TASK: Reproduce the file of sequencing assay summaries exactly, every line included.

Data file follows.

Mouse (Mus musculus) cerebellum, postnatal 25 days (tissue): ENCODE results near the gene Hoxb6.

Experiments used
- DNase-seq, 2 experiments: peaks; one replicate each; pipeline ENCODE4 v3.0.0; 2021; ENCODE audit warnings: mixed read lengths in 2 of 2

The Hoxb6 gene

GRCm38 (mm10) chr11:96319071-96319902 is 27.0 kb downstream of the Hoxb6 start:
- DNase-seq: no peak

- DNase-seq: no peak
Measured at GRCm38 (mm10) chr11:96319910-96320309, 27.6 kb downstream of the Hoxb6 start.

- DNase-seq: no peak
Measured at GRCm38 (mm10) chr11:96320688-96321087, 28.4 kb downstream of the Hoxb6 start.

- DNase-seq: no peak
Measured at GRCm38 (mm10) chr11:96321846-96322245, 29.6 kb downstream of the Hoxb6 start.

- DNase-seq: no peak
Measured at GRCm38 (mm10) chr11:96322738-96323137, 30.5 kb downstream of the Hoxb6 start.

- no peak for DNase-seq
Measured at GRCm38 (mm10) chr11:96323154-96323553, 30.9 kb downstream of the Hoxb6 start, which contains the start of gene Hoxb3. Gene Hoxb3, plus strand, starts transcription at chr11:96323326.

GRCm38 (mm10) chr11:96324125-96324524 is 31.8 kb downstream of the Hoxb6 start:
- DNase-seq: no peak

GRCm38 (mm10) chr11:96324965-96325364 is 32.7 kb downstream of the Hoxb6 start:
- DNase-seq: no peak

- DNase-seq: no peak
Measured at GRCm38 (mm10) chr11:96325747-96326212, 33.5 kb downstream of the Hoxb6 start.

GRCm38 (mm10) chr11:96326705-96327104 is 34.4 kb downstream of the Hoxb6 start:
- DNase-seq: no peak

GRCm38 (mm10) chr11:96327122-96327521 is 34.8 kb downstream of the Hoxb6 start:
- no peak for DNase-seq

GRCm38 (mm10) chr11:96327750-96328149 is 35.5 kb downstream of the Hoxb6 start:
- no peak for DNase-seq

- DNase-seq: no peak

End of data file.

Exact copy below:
Mouse (Mus musculus) cerebellum, postnatal 25 days (tissue): ENCODE results near the gene Hoxb6.

Experiments used
- DNase-seq, 2 experiments: peaks; one replicate each; pipeline ENCODE4 v3.0.0; 2021; ENCODE audit warnings: mixed read lengths in 2 of 2

The Hoxb6 gene

GRCm38 (mm10) chr11:96319071-96319902 is 27.0 kb downstream of the Hoxb6 start:
- DNase-seq: no peak

- DNase-seq: no peak
Measured at GRCm38 (mm10) chr11:96319910-96320309, 27.6 kb downstream of the Hoxb6 start.

- DNase-seq: no peak
Measured at GRCm38 (mm10) chr11:96320688-96321087, 28.4 kb downstream of the Hoxb6 start.

- DNase-seq: no peak
Measured at GRCm38 (mm10) chr11:96321846-96322245, 29.6 kb downstream of the Hoxb6 start.

- DNase-seq: no peak
Measured at GRCm38 (mm10) chr11:96322738-96323137, 30.5 kb downstream of the Hoxb6 start.

- no peak for DNase-seq
Measured at GRCm38 (mm10) chr11:96323154-96323553, 30.9 kb downstream of the Hoxb6 start, which contains the start of gene Hoxb3. Gene Hoxb3, plus strand, starts transcription at chr11:96323326.

GRCm38 (mm10) chr11:96324125-96324524 is 31.8 kb downstream of the Hoxb6 start:
- DNase-seq: no peak

GRCm38 (mm10) chr11:96324965-96325364 is 32.7 kb downstream of the Hoxb6 start:
- DNase-seq: no peak

- DNase-seq: no peak
Measured at GRCm38 (mm10) chr11:96325747-96326212, 33.5 kb downstream of the Hoxb6 start.

GRCm38 (mm10) chr11:96326705-96327104 is 34.4 kb downstream of the Hoxb6 start:
- DNase-seq: no peak

GRCm38 (mm10) chr11:96327122-96327521 is 34.8 kb downstream of the Hoxb6 start:
- no peak for DNase-seq

GRCm38 (mm10) chr11:96327750-96328149 is 35.5 kb downstream of the Hoxb6 start:
- no peak for DNase-seq

- DNase-seq: no peak